Mainstream advice flawed

He said that the health convention was the direct result of SAMJ’s coverage of the UCT centenary debate and his critics’ comments there.

The unanimous and urgent viewpoint distillation in last month’s long-awaited counter-offensive was as simple as it was dramatic: mainstream nutritional and dietary advice has not only failed dismally, it is the immediate cause of the global obesity and diabetes epidemics.

It completely ignores the history of why and how human nutrition developed over the last 3 million years, and more importantly it refuses to acknowledge the presence of insulin resistance (carbohydrate resistance) as the “single most prevalent biological state in modern humans eating according to current dietary guidelines promoting low fat and high carbohydrate intakes. People with insulin resistance were at an increased risk of developing a wide range of chronic medical conditions if they ingested high-carbohydrate diets for any length of time (ie decades).”

Every speaker at the convention signed this consensual position statement.

Noakes said that conventional scientific enquiry had “dropped the bar so low that we came to the point where anything can cause anything”, describing the proponents of conventionally accepted nutrition as “wanting more funding to do more research – they’re not necessarily interested in getting you healthier”.

Parading several formerly obese Capetonians, virtually unrecognisable after their dramatic weight loss on the LCHF diet, Noakes said all their maladies, including atrial fibrillation, type 2 diabetes, sleep apnoea, hypertension, gout and dry flaky skin, had disappeared.

One convert, Brian Berkman, a type 2 diabetic, said he was on the verge of undergoing bariatric surgery when he decided to try the Banting diet as a last resort – with spectacular and unexpected success.

Speakers’ careers on the line

Noakes commented: “We are surrounded by a population that is full of insulin resistance and we’re not doing anything about it.”

He said that none among his array of high-calibre speakers had any conflict of interests, describing them as “having put their careers on the line because they were too honest”. They were prepared to ‘stand up against the world and say this cannot go on forever’.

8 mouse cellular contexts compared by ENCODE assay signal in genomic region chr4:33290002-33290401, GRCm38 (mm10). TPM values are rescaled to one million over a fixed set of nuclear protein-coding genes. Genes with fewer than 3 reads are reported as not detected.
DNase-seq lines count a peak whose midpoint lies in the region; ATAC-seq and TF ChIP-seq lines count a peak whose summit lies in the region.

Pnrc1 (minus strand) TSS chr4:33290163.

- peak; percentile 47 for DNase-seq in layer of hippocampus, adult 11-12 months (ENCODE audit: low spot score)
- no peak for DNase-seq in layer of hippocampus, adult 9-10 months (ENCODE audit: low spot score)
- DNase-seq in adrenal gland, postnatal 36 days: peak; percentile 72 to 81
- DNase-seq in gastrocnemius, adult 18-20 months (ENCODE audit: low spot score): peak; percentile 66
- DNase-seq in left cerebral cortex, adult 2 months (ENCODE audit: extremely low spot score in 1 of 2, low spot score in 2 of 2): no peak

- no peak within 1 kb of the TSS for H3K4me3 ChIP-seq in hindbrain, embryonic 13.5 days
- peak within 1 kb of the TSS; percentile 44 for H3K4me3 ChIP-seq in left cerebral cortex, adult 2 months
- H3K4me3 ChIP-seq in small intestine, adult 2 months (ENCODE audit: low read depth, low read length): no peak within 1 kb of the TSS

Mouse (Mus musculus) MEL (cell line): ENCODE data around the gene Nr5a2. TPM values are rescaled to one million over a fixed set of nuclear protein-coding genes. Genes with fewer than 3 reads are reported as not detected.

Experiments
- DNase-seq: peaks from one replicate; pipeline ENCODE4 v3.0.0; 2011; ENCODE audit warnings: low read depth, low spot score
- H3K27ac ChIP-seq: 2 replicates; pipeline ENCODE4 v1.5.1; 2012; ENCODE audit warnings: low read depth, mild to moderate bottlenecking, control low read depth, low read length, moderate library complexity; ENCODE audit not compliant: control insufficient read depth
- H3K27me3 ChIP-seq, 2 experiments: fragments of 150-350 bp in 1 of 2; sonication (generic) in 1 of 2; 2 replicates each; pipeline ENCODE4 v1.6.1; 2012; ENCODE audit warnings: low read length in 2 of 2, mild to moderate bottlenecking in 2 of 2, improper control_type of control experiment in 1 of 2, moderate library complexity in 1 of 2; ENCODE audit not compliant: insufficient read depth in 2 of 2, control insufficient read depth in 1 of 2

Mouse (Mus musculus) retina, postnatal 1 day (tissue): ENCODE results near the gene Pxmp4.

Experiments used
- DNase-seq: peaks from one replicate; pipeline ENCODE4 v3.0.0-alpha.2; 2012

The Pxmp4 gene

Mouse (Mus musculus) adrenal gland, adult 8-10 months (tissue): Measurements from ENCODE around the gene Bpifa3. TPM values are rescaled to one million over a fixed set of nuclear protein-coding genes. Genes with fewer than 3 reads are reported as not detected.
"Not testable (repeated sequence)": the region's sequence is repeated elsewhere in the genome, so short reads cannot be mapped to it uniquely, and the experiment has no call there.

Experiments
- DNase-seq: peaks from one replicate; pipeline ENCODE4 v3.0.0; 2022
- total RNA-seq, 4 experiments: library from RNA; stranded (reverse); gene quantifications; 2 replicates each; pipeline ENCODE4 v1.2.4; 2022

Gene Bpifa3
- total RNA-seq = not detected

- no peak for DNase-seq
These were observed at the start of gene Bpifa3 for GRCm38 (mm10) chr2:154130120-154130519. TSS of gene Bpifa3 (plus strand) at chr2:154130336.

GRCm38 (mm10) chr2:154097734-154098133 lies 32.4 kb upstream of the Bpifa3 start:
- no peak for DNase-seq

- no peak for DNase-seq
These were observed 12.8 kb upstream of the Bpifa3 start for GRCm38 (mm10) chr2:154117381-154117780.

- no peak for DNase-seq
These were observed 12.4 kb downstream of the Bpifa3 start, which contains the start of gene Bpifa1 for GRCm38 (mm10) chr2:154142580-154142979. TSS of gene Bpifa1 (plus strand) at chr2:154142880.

Gary Taubes
Gary Taubes

American science writer and physicist Gary Taubes, the best-selling author of Why We Get Fat and Good Calories, Bad Calories, told his Cape Town audience that the Cochrane Collaboration research in 2002 showed that weight loss achieved in calorie-restricted diets was “so small as to be clinically insignificant”.

He added: ‘”f we are obese, eat less and end up fat anyway, it’s a pretty good sign that eating less doesn’t work. Clinical trials prove it. Exercising more also doesn’t work.”

Citing the American Heart Association and American College of Sports Medicine physical activity guidelines of 2007, he continued: “It’s reasonable to assume that persons with relatively high daily energy expenditures would be less likely to gain weight, compared with those who have low energy expenditures. So far, data to support this hypothesis are not particularly compelling.”

He said these 100 – 150-year-old hypotheses had been shown not to work in centuries of testing, thinking and randomised controlled trials.

Nonsensical theories

“The idea of energy-in minus energy-out, perverted appetite and eating too much with insufficient expenditure is supposedly based on the first law of thermodynamics. It doesn’t tell you anything about why people get fat. It’s nonsensical.’”

Taubes’ alternative hypothesis, founded on his research, was that obesity was a hormonal regulatory disorder. Like type 2 diabetes, obesity was fundamentally a disorder of insulin signalling, hence the term “diabesity”. The carbohydrate content of the diet triggered it with the key driver of insulin being the carboyhdrates and sugar in the diet, not fat and not saturated fat. Obesity was shown to be a disorder of excess fat accumulation (not energy balance, not over-eating and not sedentary behaviour).

People did not need an excess of food to become obese. Mice made fat out of their food under “the most unlikely circumstances, even when half-starved”.

Every animal experiment he’d ever found showed that animals did not get fat by over-eating.

The degree of insulin resistance or sensitivity was a key factor in the equation of fat accumulation, and explained why diabetes type 2 and obesity went together. More and more research was proving that “carbohydrate is driving insulin is driving fat”.